It's raining and wet but the crops like it as do the weeds. As long as it clears off and becomes sunny and warm again we'll be OK. I remember quite well last summer, or should I say what was supposed to be summer. Cool, damp and disease ridden days in the fields of 2009 was one memory that won't be soon forgotten!
While 2009 was certainly an odd year 2010 is shaping up odd as well. With the early season many things that don't normally happen until much later in the season are already happening. Galinsoga is in bloom in places and I've seen redroot pigweed with seed heads already. Many flowers that I typically associate with July have come and gone. The peonies and iris are going by fast and the teasel is starting to bloom; an odd year indeed.
The geese at the pond only have three goslings this year. We saw a mother turkey this morning with a half dozen young poults by her side. Even though they were small, there were experienced flyers; I can see how they could avoid capture by predators easily. Herons seem to be flying around quite a bit lately; they must surely have young ones by now. They are relatively shy as I've never seen one of their nests. I would think it would be interesting to watch a nest up close, like the eagle and osprey cams.
Insects are also early this year. Lots of striped cucumber beetles (SCB) and tarnished plant bugs out although the SCB aren't early; they're just out now. And hungry! We use row covers on many of our crops so we don't have much damage. In some places where the row covers have blown off, SCB can do a lot of damage in a hurry. The size of the plants now is small so any number of beetles will do damage that is quite noticeable. Later in the season, once the plants are well established and growing, the plants can handle some insect pressure without too much damage. Squash bugs are out as well.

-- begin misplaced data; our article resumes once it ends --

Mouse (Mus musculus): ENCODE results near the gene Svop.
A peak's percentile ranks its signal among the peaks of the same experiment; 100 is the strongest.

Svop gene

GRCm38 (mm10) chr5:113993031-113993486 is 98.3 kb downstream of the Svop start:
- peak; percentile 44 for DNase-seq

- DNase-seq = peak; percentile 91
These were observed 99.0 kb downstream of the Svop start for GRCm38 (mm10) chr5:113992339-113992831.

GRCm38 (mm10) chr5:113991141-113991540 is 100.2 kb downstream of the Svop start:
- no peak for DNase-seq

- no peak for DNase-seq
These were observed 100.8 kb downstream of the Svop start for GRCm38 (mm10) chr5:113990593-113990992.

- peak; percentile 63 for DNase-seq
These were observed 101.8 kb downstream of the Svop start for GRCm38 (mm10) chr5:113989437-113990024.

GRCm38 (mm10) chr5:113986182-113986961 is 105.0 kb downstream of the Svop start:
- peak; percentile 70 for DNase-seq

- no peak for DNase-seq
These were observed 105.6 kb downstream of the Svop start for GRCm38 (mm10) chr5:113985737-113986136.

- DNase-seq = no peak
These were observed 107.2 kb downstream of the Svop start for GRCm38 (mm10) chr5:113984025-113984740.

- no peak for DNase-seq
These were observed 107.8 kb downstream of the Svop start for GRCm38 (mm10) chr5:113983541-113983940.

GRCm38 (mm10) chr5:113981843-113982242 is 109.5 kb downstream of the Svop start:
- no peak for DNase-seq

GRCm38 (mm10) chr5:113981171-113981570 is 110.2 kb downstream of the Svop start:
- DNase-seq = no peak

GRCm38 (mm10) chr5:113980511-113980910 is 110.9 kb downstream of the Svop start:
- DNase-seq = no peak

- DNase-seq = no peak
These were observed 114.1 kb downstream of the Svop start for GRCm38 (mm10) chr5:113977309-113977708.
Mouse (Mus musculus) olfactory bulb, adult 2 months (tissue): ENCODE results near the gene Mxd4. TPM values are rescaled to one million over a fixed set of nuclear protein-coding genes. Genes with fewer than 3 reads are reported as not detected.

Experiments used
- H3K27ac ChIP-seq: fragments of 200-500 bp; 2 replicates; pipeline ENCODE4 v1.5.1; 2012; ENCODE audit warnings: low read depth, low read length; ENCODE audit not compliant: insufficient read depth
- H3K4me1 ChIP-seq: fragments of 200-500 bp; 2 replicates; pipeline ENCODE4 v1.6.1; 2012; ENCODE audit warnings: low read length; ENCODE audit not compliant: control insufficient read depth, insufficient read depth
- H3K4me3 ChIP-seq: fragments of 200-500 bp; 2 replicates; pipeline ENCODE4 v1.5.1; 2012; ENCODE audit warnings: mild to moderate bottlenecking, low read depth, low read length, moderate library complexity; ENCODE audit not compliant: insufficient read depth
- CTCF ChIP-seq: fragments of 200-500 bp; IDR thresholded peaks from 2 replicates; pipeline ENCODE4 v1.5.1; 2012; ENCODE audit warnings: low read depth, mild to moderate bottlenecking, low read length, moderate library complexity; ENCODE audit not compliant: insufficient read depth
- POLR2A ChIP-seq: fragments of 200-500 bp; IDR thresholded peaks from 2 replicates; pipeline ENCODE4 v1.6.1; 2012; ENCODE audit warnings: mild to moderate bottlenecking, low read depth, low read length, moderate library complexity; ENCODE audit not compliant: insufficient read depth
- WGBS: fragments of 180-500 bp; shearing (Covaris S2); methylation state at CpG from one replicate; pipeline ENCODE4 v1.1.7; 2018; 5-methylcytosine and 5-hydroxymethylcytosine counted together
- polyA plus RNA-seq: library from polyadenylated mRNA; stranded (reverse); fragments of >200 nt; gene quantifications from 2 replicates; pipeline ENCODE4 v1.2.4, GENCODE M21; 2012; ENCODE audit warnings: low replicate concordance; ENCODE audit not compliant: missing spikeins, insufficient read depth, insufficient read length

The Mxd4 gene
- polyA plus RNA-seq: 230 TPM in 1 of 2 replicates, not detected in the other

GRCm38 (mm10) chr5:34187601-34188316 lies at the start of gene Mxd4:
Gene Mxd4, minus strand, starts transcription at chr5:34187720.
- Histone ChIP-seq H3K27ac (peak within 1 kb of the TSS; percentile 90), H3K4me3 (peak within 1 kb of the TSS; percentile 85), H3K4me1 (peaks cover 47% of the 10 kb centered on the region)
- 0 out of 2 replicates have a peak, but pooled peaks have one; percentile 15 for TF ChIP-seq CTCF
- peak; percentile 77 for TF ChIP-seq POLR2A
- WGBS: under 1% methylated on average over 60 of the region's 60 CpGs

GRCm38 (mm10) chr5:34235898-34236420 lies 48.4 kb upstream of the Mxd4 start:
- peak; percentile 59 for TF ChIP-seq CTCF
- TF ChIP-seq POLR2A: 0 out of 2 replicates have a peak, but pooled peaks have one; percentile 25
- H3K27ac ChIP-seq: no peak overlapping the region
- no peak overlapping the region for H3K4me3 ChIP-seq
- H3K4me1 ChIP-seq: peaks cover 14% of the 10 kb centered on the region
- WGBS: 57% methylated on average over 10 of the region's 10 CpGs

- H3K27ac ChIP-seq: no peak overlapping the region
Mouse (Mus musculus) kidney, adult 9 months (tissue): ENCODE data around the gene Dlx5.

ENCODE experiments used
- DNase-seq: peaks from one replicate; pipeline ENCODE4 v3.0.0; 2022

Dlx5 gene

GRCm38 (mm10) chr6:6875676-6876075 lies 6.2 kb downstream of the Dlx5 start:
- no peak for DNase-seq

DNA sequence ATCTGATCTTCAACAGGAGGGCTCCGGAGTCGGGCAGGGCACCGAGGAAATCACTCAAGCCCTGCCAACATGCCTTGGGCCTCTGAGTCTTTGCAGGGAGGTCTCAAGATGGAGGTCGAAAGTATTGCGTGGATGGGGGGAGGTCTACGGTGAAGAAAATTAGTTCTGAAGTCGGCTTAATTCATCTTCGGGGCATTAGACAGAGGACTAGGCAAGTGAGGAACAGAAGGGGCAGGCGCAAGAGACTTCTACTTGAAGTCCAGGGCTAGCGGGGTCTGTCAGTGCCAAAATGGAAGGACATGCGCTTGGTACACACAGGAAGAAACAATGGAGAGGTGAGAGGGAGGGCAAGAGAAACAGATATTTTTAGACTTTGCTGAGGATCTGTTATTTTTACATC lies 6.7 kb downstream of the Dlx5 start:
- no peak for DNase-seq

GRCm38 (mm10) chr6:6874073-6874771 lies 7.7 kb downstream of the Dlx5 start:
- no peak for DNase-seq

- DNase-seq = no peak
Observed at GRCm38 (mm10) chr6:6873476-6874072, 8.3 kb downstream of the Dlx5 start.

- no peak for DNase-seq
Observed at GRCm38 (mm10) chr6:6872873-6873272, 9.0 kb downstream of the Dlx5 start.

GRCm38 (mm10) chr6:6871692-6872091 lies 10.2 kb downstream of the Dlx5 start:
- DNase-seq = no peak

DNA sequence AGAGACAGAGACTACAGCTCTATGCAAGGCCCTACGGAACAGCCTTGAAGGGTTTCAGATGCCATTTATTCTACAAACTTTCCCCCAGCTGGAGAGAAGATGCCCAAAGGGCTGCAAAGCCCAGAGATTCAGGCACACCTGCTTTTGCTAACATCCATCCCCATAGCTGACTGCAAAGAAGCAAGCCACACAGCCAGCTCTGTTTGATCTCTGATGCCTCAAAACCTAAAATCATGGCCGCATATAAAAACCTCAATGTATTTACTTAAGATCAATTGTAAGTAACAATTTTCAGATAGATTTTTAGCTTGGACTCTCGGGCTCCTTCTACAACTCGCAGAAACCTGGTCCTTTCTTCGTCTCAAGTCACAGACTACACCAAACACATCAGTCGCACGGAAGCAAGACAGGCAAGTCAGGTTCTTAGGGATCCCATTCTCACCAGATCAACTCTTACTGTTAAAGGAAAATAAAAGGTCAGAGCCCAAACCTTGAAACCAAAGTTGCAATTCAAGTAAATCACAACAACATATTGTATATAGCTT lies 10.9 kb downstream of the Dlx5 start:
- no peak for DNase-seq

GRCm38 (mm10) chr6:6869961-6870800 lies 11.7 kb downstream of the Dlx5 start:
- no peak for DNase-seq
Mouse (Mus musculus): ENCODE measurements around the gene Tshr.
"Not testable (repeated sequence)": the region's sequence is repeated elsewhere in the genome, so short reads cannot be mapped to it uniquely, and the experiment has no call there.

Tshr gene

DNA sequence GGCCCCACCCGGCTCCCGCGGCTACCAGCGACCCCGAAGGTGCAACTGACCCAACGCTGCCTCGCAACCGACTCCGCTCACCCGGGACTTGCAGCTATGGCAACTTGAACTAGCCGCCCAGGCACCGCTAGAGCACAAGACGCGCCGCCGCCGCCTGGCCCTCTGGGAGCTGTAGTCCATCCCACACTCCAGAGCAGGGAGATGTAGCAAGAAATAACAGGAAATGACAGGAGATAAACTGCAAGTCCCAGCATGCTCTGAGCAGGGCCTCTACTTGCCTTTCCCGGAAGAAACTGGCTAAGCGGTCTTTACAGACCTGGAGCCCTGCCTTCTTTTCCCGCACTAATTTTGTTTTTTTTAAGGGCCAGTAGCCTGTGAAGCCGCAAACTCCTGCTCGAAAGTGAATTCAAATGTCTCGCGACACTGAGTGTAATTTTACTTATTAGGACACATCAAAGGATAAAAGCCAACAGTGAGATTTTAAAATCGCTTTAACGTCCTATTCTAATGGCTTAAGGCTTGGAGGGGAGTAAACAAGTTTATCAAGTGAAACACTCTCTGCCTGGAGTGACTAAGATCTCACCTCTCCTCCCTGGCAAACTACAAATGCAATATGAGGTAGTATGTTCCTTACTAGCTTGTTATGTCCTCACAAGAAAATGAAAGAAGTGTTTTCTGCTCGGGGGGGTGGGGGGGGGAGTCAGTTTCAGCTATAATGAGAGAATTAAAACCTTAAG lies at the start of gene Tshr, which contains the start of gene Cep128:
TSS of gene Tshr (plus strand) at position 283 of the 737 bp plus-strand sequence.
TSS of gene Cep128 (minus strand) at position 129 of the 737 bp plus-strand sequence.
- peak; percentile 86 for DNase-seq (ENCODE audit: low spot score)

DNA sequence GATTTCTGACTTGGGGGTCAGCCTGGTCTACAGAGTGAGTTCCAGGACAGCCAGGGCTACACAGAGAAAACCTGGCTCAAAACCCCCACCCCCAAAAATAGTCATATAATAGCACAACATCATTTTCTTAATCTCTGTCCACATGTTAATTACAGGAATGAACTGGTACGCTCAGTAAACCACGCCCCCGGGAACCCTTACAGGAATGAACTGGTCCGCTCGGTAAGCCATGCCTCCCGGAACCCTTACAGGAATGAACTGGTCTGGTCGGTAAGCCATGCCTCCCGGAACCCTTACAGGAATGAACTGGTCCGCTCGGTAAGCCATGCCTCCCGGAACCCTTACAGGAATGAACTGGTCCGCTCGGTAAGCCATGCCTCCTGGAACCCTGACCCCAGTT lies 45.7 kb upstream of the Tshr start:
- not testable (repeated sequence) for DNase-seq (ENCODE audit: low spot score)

We got the planting mostly done last week and are finishing up a few planting projects this week. We are closely approaching the 99% done planting benchmark but we won't be 100% done until sometime in November. The garlic and overwintering crops in the poly tunnels will be the last of the crops to plant, so planting seldom gets "done". Still left to put into the ground is the fall cabbage, another round of kale and collards, and a few more small fall trials like late lettuce and fall radishes. I like radishes, probably one of my favorite vegetables, and hard to get really good ones. Row covers and adequate irrigation makes for good radishes.
Crops that will be ready shortly include lots of lettuce, spinach and over wintered onions. The lettuce field outside my window grows daily and soon the space between the rows will be filled in. The spinach is looking quite lush and tasty; I wonder if they'll notice some missing. Actually we plant what we call guard rows at the beginning and at the end of the trials. These are sacrificial plants in case the cultivators or other equipment is not exactly lined up; these plants will be ripped out before we get into the actual trial plants. If no such "cultivator blight" happens then we can take from the guard rows for our personal eating pleasures.
Until next week, Brian